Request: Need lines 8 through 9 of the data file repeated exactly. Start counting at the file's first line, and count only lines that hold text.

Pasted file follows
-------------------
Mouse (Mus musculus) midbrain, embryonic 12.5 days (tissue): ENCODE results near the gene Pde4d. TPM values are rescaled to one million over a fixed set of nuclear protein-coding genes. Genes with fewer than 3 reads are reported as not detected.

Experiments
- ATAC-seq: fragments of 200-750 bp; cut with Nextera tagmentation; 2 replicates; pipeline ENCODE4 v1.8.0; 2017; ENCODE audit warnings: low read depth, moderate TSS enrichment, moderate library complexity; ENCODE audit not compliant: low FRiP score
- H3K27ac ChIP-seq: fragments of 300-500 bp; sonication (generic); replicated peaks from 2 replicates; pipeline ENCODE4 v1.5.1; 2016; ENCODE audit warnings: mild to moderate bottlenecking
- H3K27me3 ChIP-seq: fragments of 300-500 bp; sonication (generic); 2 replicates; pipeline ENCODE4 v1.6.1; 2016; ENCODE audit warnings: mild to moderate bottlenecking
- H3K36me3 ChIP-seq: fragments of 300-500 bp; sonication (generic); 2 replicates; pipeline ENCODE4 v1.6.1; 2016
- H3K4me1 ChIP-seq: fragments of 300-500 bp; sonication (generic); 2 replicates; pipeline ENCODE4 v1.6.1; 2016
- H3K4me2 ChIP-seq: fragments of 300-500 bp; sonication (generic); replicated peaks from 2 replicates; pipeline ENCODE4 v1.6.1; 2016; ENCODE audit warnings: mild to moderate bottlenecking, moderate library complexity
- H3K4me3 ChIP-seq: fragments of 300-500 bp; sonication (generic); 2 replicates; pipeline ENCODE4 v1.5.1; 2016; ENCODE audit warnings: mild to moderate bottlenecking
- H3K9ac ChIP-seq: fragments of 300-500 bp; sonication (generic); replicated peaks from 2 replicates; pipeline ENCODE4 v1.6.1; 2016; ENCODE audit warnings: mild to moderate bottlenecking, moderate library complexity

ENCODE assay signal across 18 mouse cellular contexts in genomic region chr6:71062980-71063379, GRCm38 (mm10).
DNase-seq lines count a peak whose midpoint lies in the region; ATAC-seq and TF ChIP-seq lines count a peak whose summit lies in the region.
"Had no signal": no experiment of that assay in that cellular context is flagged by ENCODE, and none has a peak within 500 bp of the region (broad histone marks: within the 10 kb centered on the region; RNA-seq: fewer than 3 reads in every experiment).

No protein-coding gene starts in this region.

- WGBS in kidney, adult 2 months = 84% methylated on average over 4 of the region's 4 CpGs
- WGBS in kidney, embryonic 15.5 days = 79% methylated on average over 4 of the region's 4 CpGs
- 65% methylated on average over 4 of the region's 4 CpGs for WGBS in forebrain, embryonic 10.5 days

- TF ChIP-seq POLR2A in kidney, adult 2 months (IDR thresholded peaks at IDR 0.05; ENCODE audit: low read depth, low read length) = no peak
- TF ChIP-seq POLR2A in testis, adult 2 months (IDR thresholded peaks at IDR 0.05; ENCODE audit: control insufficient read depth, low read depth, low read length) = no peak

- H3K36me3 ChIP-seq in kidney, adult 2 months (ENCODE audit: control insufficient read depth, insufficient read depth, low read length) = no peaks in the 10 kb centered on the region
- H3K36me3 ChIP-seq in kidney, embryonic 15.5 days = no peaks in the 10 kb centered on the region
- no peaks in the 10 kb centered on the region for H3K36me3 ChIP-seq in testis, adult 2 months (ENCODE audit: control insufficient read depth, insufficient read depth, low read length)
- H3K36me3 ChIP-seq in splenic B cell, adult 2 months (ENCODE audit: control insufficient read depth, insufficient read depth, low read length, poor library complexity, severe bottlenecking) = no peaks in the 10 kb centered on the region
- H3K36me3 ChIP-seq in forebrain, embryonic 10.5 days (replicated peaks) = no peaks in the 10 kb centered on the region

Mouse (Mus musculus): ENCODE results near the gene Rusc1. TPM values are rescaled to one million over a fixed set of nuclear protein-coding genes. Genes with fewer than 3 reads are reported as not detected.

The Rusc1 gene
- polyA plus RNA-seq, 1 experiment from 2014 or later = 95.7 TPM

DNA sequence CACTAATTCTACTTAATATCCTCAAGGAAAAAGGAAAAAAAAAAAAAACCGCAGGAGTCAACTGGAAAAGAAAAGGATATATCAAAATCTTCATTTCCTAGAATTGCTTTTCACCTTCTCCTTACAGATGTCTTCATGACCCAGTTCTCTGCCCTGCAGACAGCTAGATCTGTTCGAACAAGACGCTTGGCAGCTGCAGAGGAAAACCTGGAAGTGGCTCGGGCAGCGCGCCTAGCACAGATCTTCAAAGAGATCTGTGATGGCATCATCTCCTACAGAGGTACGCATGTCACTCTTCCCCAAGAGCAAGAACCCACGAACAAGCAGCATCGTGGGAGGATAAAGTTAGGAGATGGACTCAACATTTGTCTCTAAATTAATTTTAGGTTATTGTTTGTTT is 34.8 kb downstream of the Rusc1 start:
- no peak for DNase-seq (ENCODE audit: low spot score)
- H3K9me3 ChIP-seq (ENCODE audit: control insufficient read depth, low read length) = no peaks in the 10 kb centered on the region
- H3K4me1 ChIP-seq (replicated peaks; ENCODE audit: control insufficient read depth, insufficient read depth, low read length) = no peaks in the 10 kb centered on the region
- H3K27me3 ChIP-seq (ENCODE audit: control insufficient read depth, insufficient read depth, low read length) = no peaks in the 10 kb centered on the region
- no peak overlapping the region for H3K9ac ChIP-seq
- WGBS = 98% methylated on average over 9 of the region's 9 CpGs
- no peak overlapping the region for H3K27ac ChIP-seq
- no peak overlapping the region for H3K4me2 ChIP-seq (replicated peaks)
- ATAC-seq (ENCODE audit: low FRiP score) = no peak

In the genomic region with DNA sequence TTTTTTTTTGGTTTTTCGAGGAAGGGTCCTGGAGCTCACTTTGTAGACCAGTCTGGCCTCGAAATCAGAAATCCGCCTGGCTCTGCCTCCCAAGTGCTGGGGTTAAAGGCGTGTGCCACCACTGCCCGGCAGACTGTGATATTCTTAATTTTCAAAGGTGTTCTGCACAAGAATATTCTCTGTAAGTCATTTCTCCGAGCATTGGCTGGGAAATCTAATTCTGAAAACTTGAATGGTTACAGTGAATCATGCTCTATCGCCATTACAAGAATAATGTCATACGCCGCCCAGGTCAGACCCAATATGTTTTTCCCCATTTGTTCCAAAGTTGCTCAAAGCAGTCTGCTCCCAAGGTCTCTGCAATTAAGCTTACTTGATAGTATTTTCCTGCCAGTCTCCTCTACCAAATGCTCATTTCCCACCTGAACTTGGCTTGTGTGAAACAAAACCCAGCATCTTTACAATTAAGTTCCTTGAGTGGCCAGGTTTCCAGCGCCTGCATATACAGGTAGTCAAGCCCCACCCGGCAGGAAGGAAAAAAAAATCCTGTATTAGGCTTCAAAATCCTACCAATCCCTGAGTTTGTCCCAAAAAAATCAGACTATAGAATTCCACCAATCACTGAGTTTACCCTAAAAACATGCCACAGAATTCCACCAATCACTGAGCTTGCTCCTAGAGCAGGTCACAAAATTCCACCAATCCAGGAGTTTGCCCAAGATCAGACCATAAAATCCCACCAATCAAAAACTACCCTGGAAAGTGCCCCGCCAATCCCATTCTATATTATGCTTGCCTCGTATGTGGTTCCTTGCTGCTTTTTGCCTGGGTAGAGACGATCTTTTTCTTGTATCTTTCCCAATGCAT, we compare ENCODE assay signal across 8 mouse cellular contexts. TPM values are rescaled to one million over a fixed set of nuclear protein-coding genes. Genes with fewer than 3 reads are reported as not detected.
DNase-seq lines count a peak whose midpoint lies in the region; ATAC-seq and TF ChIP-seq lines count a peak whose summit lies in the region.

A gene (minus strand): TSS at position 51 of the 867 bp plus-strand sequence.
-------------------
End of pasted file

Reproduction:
- H3K4me2 ChIP-seq: fragments of 300-500 bp; sonication (generic); replicated peaks from 2 replicates; pipeline ENCODE4 v1.6.1; 2016; ENCODE audit warnings: mild to moderate bottlenecking, moderate library complexity
- H3K4me3 ChIP-seq: fragments of 300-500 bp; sonication (generic); 2 replicates; pipeline ENCODE4 v1.5.1; 2016; ENCODE audit warnings: mild to moderate bottlenecking